Our 2nd Interview: Gary S. Chapman
I am excited to introduce you to our second guest on our Quarantine Interview Series! His name is Gary Chapman, and he is a humanitarian photographer who has worked for many organizations and companies around the world. What I love about Gary's work is the joy and authenticity you find in his photos. So many of his photographs shine with a joyfulness and a playfulness that show how he obviously interacts with and cares about his subjects. There is a deep respect and love for humanity in his work.
I am honoured that he took the time to be part of our interview series! So without further ado, here he is!
Gary S. Chapman
I capture compelling visual moments that engage your community with your story.
I’ve covered humanitarian stories in more than 80 countries, helping organizations create awareness, express their vision and build their community. I want to partner with you as you impact lives. That’s what you do and it matters greatly.
TOMS Shoes, Delta, World Vision, National Geographic publications, National Geographic TV and Atlanta Mission, are just a few of the organizations that have called on me.
When not on assignment, my wife, producer/assistant, Vivian, and I live in a 1936 converted soda factory loft, practicing simplicity, walkability, and community engagement in a very diverse and creative Atlanta.
Photography Related Questions
How long have you been doing photography, and how did you get into it? What kind of photography do you do?
I was majoring in photojournalism and started out doing some photography for my college newspaper and magazine. I even got an internship at a newspaper the summer before I graduated.
Right after graduation, I worked at a newspaper covering local stories, but my eyes and heart have always been drawn to the entire globe and international cultures. That desire is reflected even in my choice of life partner, Vivian, who is Puerto Rican/Mexican, and has helped me become more fluent in Spanish. She actually hired me as her photographer during her stint as our college magazine editor. We've been working on and off together ever since.
What do you love about photography?
Transitioning from photojournalism to the kind of humanitarian photography I do today has been a long and winding road, but what I love about photography is that the skill of capturing truthful moments visually is a powerful storytelling tool.
What inspires you? What do you do when you are feeling uninspired to take photographs?
What inspires me is that the world is full of good stories just waiting to be documented. I find new inspiration by keeping up with the organizations who are doing great economic development work in communities world wide. Their work is impacting and transformational. I’m inspired by every story every time.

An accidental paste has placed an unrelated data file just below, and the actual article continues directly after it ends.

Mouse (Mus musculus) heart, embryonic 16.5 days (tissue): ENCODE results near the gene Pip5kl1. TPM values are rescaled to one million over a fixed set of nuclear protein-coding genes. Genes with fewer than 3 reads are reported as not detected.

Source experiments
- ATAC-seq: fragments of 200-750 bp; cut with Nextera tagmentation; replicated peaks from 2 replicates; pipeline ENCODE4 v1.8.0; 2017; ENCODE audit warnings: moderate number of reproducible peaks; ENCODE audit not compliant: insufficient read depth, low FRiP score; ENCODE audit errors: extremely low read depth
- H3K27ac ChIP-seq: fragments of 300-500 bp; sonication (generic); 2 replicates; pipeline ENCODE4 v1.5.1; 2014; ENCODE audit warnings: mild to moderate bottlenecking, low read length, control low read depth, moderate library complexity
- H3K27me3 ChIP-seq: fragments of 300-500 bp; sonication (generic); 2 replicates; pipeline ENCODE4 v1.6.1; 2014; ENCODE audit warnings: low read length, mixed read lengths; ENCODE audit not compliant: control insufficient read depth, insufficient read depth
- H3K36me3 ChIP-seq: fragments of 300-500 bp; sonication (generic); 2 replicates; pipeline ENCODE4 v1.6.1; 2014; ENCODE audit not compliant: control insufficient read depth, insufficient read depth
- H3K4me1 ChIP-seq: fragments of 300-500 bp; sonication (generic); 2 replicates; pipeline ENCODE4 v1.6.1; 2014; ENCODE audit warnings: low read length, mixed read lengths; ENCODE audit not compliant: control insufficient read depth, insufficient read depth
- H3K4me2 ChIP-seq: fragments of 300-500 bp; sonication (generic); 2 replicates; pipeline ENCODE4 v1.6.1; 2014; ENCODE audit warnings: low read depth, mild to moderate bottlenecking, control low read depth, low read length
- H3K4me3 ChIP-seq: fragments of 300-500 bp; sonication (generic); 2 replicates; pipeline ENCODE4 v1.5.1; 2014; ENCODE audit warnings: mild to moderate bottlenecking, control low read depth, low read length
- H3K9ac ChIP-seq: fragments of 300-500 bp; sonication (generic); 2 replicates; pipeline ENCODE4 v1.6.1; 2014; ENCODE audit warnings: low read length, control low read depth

How do you put emotion into your photographs? What makes a good photograph, in your opinion?
I think that a good photograph has a least one of these three elements: poetic light, interesting composition or an engaging moment. For me, a great photograph has all of these three elements present. Capturing an emotion is a matter of staying focused and anticipating the moment. That takes a lot of practice and for me it’s an ongoing goal.
What advice would you give to an aspiring photographer?
Curiosity is the first step to entering into a story. Ask questions, lots of them. Learn as much as you can about the people, place and issue you’re covering. Finally, try to put yourself in the shoes of those people whose story you’re documenting, always with respect and treating them with dignity.
Quarantine Related Questions
What are you working on during this time of quarantine? Have you found this time to be energizing or depleting?
Because of the quarantine, the international work I had scheduled is now pending. I’m staying in touch with organizations that I’ve already worked with and reaching out to new ones.
I’m also taking the time to go through photo files with a very critical eye. As with any craft, there is always room for improvement. This process of looking back is helping me see how I can do an even better job of visually documenting stories. It’s been surprisingly energizing to go through this process. I have already deleted over 200,000 photos! While a pause may not be good for every photographer, it has been for me.
What are you grieving during this time of coronavirus? What is bringing you joy?
If there’s anything I might be “grieving," it’s being back on the field, but as I said, the process of reviewing my work has been energizing because it’s important to continue learning, and growing even when I’m not actually on assignment.
What gives you hope for the future, and what are you looking forward to?
When the quarantine is lifted, the pending assignments will happen and I’ll be recharged and ready to go. It definitely brings joy to know to know there will be more stories of impact, restoration and growth ready to be told and seen. I’m looking forward to documenting the resilience of communities that have been impacted world wide.